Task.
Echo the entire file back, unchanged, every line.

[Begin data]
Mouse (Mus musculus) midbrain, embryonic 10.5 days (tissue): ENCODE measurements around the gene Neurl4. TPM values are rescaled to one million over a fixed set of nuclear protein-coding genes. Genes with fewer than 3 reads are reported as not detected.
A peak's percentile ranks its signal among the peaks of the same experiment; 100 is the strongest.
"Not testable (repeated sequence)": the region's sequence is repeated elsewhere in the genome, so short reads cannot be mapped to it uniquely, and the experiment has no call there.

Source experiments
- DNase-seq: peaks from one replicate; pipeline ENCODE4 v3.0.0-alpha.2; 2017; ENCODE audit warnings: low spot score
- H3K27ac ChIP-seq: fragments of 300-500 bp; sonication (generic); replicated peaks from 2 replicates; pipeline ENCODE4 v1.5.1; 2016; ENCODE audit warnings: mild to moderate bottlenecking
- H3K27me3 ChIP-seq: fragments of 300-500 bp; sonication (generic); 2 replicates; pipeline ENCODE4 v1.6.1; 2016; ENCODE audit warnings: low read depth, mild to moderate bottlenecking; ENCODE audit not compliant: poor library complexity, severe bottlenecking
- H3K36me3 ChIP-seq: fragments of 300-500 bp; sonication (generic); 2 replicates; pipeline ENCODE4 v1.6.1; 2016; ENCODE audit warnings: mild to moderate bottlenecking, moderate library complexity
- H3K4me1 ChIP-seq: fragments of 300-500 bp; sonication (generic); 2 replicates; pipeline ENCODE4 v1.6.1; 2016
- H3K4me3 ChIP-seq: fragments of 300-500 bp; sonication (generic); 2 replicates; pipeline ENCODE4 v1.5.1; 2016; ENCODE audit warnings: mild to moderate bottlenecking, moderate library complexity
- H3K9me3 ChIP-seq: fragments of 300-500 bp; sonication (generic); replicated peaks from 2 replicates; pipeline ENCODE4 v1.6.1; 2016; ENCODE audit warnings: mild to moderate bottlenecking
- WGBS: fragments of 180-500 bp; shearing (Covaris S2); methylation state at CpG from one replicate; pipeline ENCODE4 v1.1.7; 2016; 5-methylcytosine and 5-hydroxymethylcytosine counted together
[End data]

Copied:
Mouse (Mus musculus) midbrain, embryonic 10.5 days (tissue): ENCODE measurements around the gene Neurl4. TPM values are rescaled to one million over a fixed set of nuclear protein-coding genes. Genes with fewer than 3 reads are reported as not detected.
A peak's percentile ranks its signal among the peaks of the same experiment; 100 is the strongest.
"Not testable (repeated sequence)": the region's sequence is repeated elsewhere in the genome, so short reads cannot be mapped to it uniquely, and the experiment has no call there.

Source experiments
- DNase-seq: peaks from one replicate; pipeline ENCODE4 v3.0.0-alpha.2; 2017; ENCODE audit warnings: low spot score
- H3K27ac ChIP-seq: fragments of 300-500 bp; sonication (generic); replicated peaks from 2 replicates; pipeline ENCODE4 v1.5.1; 2016; ENCODE audit warnings: mild to moderate bottlenecking
- H3K27me3 ChIP-seq: fragments of 300-500 bp; sonication (generic); 2 replicates; pipeline ENCODE4 v1.6.1; 2016; ENCODE audit warnings: low read depth, mild to moderate bottlenecking; ENCODE audit not compliant: poor library complexity, severe bottlenecking
- H3K36me3 ChIP-seq: fragments of 300-500 bp; sonication (generic); 2 replicates; pipeline ENCODE4 v1.6.1; 2016; ENCODE audit warnings: mild to moderate bottlenecking, moderate library complexity
- H3K4me1 ChIP-seq: fragments of 300-500 bp; sonication (generic); 2 replicates; pipeline ENCODE4 v1.6.1; 2016
- H3K4me3 ChIP-seq: fragments of 300-500 bp; sonication (generic); 2 replicates; pipeline ENCODE4 v1.5.1; 2016; ENCODE audit warnings: mild to moderate bottlenecking, moderate library complexity
- H3K9me3 ChIP-seq: fragments of 300-500 bp; sonication (generic); replicated peaks from 2 replicates; pipeline ENCODE4 v1.6.1; 2016; ENCODE audit warnings: mild to moderate bottlenecking
- WGBS: fragments of 180-500 bp; shearing (Covaris S2); methylation state at CpG from one replicate; pipeline ENCODE4 v1.1.7; 2016; 5-methylcytosine and 5-hydroxymethylcytosine counted together